Making Your Life Count

If Bill Mazeroski’s 9th inning walk off homer to win the World Series wasn’t the greatest home run in history, it was certainly the most timely.  It was the 7th game, the score was tied 9-9, and when Ralph Tenney threw him a high curve ball, Mazeroski took advantage of a once in a lifetime opportunity and knocked it out of the park.

Seldom do we think of our  lives from the same perspective, but I think the principle is the same.  Our time on this earth is fleeting. While we are alive, we have one chance to make the right choice, to do the right thing, and to make a lasting mark on the world.

How can we make this one and only life count?  What can we do to ensure that we don’t miss the important opportunities and live with regret?  Let me suggest 5 ways you can make your life count.

1. Take A Chance

When I was in college, I had a secret dream of being a physician.  Although I ultimately ended up in a medical career, I didn’t become a doctor.  Why?  Because I didn’t have confidence in myself to pass the entry tests.  I was afraid to take a chance, so I settled for something less.

Although I’ve moved on and done well in life, I frequently wondered what might have been had I been brave enough to take a chance.  I learned that the long term feelings of regret is worse than the short term pain of failure.

2. Choose Faith Over Fear

Fear comes in many forms: fear of failure, fear of disappointing others, and fear of the unknown.  Fear produces the paralysis of the analysis, where decision making and forward motion in life come to a standstill.  Until every eventuality can be understood, there can be no progress.  Before we know it, the opportunity has come and gone, and life has passed us by.

We have a choice in life- we can act out of fear, or we can act out of confident faith.  How sad it is to miss out on the best in life because we were afraid to walk without fear.

3. Learn How To Play

I was listening to a podcast this week that offered some stunning research findings: One hour of playing video games was more effective in treating chronic depression than medication or therapy.  Play provides a shot of dopamine into our brains, which we interpret as pleasure.  I’m not necessarily advocating quitting your job and becoming a video gamer, but there are measurable benefits to those who carve out some regular chances to have fun.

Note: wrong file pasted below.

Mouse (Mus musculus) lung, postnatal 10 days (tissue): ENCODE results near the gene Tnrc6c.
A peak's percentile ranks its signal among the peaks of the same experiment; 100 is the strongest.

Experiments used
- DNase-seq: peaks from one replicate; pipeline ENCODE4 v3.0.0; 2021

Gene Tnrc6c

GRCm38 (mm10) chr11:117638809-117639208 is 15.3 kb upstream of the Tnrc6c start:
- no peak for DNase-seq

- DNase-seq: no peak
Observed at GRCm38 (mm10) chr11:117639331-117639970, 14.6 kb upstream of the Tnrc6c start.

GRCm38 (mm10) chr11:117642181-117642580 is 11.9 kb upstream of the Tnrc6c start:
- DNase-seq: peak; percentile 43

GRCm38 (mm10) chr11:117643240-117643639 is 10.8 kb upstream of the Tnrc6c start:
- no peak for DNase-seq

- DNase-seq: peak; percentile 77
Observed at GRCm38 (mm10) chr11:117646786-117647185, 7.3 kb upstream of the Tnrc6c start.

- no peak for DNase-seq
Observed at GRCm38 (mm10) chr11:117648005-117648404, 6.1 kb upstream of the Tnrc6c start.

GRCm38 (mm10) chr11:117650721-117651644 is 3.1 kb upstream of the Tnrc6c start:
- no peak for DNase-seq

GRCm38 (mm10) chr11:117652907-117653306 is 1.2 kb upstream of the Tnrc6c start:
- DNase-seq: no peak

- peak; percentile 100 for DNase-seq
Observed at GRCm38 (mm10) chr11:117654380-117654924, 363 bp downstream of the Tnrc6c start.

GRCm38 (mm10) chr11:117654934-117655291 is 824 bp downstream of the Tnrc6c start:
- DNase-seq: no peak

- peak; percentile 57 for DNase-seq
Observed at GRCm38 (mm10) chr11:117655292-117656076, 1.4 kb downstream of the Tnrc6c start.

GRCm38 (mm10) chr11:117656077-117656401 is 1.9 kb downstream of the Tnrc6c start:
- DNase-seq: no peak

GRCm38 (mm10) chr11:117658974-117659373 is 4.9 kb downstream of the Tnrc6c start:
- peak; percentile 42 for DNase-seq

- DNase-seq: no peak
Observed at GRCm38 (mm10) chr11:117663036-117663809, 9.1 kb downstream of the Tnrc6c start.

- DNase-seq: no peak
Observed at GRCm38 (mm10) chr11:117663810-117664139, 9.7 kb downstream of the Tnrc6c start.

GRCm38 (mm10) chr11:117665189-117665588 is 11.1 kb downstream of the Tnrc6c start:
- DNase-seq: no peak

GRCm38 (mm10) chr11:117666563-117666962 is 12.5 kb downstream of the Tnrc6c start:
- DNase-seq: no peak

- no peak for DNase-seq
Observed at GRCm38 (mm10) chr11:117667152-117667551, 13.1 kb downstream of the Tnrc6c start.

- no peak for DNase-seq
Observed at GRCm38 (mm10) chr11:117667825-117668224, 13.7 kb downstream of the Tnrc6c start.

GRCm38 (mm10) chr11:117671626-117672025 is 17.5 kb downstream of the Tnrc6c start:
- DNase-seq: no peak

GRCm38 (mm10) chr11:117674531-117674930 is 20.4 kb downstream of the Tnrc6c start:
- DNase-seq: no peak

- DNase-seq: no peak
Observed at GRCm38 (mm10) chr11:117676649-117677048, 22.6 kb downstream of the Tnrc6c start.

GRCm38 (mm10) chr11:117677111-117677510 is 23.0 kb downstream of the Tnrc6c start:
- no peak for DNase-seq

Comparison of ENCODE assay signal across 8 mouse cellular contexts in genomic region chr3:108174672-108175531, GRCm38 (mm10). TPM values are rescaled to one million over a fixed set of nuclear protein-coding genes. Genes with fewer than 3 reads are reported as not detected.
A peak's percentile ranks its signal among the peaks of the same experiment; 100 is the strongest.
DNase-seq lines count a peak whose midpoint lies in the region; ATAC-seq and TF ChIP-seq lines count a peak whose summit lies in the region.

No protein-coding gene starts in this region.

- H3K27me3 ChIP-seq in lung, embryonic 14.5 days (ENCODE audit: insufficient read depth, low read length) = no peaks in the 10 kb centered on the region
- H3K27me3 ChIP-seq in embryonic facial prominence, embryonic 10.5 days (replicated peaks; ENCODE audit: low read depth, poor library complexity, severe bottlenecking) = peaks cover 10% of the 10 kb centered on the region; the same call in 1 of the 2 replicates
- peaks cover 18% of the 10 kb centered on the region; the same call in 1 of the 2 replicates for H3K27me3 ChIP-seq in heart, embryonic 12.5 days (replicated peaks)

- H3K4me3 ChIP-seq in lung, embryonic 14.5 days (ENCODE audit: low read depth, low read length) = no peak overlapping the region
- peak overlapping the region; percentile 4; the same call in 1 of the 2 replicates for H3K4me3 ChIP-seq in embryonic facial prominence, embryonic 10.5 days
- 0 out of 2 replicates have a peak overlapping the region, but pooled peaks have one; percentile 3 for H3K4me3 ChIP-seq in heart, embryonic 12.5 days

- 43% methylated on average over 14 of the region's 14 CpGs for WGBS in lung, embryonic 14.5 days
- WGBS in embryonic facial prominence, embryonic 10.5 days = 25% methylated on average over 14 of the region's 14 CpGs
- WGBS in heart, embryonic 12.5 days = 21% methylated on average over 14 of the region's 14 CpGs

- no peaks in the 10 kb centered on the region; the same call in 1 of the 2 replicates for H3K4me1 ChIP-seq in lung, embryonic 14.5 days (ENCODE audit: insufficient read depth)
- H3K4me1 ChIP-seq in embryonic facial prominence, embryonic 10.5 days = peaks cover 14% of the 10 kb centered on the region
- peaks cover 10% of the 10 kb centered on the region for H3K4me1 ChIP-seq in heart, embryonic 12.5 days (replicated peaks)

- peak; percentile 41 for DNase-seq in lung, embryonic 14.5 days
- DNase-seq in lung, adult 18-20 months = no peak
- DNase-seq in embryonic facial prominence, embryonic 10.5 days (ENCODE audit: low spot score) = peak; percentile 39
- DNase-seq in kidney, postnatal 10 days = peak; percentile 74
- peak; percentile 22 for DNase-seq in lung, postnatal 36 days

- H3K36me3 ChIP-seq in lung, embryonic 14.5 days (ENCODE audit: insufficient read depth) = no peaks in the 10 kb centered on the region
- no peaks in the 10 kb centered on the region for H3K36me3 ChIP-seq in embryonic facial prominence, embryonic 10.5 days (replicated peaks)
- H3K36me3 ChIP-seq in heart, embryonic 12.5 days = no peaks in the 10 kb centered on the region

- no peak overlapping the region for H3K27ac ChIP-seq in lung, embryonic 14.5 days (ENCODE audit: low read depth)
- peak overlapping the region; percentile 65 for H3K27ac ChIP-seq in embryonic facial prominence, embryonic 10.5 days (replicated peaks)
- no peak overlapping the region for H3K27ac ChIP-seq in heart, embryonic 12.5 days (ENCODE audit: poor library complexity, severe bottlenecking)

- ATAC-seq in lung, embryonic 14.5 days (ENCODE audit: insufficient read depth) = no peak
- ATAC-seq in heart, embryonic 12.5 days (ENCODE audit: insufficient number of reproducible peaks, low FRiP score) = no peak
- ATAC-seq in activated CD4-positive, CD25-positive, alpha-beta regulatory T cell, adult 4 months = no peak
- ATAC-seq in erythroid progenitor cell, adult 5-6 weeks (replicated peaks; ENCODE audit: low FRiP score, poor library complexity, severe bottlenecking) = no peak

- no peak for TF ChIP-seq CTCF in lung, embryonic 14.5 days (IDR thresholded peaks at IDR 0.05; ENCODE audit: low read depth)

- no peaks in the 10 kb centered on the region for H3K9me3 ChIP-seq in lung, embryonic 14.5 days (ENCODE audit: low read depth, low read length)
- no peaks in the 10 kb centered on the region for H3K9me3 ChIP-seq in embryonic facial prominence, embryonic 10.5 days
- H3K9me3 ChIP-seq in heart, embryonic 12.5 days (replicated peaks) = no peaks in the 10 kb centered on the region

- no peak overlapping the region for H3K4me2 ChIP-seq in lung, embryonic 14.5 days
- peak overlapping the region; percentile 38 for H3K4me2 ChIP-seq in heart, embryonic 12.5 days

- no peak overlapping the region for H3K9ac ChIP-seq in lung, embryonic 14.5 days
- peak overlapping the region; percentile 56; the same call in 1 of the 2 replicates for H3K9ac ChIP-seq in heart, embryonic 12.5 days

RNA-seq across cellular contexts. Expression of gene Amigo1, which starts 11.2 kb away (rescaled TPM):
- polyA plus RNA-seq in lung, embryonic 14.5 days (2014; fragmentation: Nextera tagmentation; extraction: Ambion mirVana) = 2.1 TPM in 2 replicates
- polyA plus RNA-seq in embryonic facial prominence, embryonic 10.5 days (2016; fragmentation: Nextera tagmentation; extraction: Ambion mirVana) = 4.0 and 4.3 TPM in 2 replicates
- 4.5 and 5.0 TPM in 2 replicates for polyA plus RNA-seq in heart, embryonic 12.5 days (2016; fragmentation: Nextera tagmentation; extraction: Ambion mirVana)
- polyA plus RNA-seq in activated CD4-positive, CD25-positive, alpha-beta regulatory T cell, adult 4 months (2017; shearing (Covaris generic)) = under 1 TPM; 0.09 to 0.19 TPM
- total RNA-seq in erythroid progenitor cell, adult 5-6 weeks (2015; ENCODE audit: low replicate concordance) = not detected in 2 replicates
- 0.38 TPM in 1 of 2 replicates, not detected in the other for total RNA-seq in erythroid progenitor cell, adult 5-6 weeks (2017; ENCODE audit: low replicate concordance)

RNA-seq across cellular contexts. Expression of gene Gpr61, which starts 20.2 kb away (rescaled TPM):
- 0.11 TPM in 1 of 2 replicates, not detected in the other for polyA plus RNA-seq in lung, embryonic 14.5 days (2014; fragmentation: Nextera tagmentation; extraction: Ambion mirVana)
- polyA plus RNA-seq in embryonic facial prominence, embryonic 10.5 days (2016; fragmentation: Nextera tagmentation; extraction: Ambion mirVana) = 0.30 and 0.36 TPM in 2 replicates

4. Offer Forgiveness

Hurt can be difficult to move past.  Yet refusing to let go of anger and bitterness can ruin your life.  Unfortunately, many people misunderstand what forgiveness is all about.  Forgiveness is not about excusing or minimizing the offense.  It’s not about forgetting what happened.  Forgiveness is an empowering, freeing decision to move forward with life without allowing past hurts to affect the present or future.  The past no longer has power.  That’s when freedom is born.

5. Nourish Your Spirit

So many people spend their lives caring for their physical bodies while ignoring their spirits.  We watch our diets, exercise, read, learn, work, play, and sleep with the purpose of maximizing our health.  Yet few people go to the same lengths to care for their spirits.

Our spirits have needs just as our physical bodies do.  Our spirits need to be fed, to be refreshed, to be challenged, and to learn submission.  Most of all, they need to be reconciled to the God who created them.

When Bill Mazeroski was interviewed in the clubhouse after his heroic home run, he said, “I just wanted to hit the ball hard and put it into play.”  And he did.

Although our lives are not World Series baseball games, we must take advantage of the unique opportunity that is our individual life.  We only have one life.  We get one chance, and there are no do overs.  There is nothing sweeter than making good on a chance of a lifetime.  Just ask Bill Mazeroski.

What can you add to my list?  I hope you’ll write a few lines in the comment section with your own suggestions.